The decentralized financing was a ticking bomb when it finally exploded in 2020. From robot market participants to the current craze for liquidity mining, DeFi has grown significantly over the past year.
Most of the decentralized financial applications are distributed on the Ethereum blockchain, bringing billions of dollars into the network and pushing them to an operational limit. While it may seem like the strength of the underlying network is the only thing holding back DeFi, Ethereum is not relaxing either.
As Ethereum 2.0 prepares for the transition, a lot is coming for 2021. Both DeFi and Ether (ETH) are doing very well, with Ethereum’s private token recently recovering full-time highs and even peaking at $ 2000.
While some in the community believe that this pump is the result of a bubble similar to the original coin supply boom of 2017, there are many reasons to believe that it is not.
DeFi brought a breath of fresh air to the cryptocurrency area and spawned countless new tokens that revolutionized decentralized lending and lending services. Short-term Yam Finance, which sought to simplify the growth process and transform blockchain management into a business model, quickly became one of the fastest-growing platforms in the DeFi space.
Projects such as Uniswap have revived the concept of decentralized exchanges using an automated market maker model. This system makes it possible to value trades without relying on counterparty liquidity. Instead of using order books, AMM estimates assets by using the proportion of tokens in the liquidity portfolio to determine supply and demand.
The growth in Uniswap has driven the DeFi engine for some time, with a daily trading volume rising from around $ 1 million to $ 1 billion between July 2020 and September 2020. This means that transactions are made and settled directly on the network, and this has been one of Ethereum’s most prominent features.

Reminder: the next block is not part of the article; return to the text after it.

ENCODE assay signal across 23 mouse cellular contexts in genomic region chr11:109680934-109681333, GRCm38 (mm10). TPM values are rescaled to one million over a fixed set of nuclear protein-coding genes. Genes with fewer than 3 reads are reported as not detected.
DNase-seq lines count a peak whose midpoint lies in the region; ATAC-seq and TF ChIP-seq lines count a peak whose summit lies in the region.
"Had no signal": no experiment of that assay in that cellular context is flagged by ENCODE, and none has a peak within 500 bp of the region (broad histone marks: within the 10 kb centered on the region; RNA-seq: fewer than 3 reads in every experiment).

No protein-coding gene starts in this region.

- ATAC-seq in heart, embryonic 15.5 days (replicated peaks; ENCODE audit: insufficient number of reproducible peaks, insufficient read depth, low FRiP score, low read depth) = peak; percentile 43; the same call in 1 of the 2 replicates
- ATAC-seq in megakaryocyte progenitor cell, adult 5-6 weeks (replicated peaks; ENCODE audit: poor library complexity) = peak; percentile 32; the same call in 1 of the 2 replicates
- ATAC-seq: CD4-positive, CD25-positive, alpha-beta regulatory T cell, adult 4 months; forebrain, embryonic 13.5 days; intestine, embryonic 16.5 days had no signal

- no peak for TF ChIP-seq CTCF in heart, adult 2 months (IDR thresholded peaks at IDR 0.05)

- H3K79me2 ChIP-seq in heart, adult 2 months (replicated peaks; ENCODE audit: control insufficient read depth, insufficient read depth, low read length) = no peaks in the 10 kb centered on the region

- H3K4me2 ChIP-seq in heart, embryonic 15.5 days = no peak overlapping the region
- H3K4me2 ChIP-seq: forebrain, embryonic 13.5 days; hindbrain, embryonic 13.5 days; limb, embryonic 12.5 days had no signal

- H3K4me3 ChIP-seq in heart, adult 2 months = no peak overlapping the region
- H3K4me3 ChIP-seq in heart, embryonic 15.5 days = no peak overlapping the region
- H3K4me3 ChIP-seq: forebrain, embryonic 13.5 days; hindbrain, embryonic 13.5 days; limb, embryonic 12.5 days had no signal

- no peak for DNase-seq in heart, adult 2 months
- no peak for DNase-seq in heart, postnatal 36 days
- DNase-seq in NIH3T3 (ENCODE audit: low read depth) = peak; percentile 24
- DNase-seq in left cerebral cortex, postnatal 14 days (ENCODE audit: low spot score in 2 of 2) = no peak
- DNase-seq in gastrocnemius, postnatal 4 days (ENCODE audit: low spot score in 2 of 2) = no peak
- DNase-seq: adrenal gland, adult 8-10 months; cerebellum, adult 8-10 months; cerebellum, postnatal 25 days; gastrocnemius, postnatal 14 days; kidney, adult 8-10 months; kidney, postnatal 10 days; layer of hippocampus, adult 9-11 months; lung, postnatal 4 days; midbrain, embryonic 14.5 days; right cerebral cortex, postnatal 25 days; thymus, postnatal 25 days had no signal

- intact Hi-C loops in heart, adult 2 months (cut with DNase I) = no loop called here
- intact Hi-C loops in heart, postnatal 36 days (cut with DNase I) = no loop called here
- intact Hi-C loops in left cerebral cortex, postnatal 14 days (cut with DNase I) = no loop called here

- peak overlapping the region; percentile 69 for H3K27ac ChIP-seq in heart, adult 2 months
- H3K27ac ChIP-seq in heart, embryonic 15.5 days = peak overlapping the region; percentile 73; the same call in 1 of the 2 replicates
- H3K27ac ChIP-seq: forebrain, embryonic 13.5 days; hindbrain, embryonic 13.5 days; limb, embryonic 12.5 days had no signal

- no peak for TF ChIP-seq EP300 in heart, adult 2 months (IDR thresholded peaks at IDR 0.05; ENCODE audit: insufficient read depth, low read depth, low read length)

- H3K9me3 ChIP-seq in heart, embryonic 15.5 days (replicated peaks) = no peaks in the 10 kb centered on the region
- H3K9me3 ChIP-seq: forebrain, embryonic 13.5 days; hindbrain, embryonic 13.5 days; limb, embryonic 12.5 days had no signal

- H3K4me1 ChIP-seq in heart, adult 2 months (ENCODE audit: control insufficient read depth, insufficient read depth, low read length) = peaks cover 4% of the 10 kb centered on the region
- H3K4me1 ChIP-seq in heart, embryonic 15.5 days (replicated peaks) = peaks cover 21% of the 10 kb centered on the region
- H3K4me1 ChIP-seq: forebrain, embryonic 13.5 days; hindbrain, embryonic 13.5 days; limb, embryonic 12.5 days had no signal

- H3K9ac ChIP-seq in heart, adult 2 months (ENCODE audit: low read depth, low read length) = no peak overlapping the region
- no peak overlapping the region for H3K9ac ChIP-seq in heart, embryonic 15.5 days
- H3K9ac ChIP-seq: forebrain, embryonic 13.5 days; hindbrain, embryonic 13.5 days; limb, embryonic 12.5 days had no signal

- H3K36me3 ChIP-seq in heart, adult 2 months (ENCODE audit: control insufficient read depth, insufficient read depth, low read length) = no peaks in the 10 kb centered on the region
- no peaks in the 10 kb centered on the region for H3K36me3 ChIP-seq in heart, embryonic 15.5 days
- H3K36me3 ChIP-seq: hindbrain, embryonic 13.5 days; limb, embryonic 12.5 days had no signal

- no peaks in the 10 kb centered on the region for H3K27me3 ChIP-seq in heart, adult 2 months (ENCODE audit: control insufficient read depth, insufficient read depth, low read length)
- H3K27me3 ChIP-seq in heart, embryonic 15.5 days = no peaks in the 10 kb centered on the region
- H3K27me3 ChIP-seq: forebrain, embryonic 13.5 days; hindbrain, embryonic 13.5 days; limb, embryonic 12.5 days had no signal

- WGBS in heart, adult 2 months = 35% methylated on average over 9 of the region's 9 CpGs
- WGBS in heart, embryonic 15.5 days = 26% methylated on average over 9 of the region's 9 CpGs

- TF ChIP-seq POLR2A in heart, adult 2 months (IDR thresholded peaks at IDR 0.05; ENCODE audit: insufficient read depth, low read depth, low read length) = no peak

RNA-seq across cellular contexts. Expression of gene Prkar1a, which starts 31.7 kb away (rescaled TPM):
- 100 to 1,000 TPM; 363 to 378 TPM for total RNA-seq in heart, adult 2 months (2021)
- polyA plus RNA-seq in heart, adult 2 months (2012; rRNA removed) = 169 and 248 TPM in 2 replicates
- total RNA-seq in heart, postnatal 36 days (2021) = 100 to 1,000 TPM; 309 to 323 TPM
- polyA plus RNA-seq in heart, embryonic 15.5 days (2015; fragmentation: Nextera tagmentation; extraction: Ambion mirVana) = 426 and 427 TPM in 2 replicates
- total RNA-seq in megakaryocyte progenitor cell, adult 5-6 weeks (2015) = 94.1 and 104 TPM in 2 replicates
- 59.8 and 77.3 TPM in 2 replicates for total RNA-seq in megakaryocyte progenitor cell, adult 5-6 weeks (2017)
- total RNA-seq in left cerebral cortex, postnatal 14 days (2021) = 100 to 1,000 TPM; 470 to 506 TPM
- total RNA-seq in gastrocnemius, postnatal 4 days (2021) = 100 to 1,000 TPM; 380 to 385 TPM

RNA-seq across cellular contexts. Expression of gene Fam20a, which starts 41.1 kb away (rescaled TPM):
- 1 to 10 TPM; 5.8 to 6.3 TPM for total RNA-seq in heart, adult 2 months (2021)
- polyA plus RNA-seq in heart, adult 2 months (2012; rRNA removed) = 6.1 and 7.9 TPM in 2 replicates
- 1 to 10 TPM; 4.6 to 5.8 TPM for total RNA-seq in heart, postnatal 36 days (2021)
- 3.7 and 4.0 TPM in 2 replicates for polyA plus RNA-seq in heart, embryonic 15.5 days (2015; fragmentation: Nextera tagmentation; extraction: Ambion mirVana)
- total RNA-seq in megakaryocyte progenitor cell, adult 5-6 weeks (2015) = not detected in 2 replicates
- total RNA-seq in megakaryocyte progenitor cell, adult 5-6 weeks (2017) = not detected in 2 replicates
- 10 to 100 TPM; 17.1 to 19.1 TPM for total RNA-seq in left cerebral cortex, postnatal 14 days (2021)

This has led to a sharp increase in the number of smart contract calls in Ethereum, reaching full-time heights, and the creation of an increasingly paid token economy. While the unstable DeFi ecosystem has offered higher levels of efficiency and more automation features, it is still more complex than traditional offerings.
This is a major issue that DeFi needs to address before much can be adopted. The act of buying and selling cryptocurrency really needs some work from a consumer perspective, but in its current state, DeFi is still pretty much more of a figure. Companies like Yearn.finance have brought algorithmically managed wallets to DeFi, but there is still a lot of work to be done.
“Crop planting is not sustainable, but it helps start the industry and attract developers in the short term,” Ron Christensen, veteran founder of DeFi MakerDAO, told Cointelegraph, adding:
“Once the markets calm down, the next step for DeFi will be to integrate with conventional financing and code real assets so that they can be used in DeFi protocols on the network.”
He also mentioned that DeFi is currently completely dependent on the Ethereum platform, especially as it depends on the interconnections between existing DeFi and ETH applications as an important source of security and stability. However, there may be other challenges in Defi’s path to growth.
This view is shared by many members of society. According to Ilya Polosukhin, CEO of Near Protocol, a blockchain that enables decentralized applications and interacts with Ethereum, DeFi can continue to grow on Ethereum.
“Most applications are designed to work with and circumvent current restrictions, and will only have moderate success in other networks,” he said. “It’s not just about the apps themselves, but the whole ecosystem of users, resources, other apps and integrations.” However, there may be other challenges in Defi’s path to growth.
These issues include the launch of Eth2 and its potential impact on decentralized financing. MakerDAO founder said this is likely to have less impact than expected with fewer new DeFi applications. “Level 2 scalability solutions with highly secure bridges are likely to enable DeFi to be more retail-focused,” he said.
Introducing more complexity is a cumbersome end user, especially with the raw UI / UX systems that seem to be ubiquitous. However, this will allow DeFi-smart contracts to interact and transact automatically without human assistance across multiple platforms.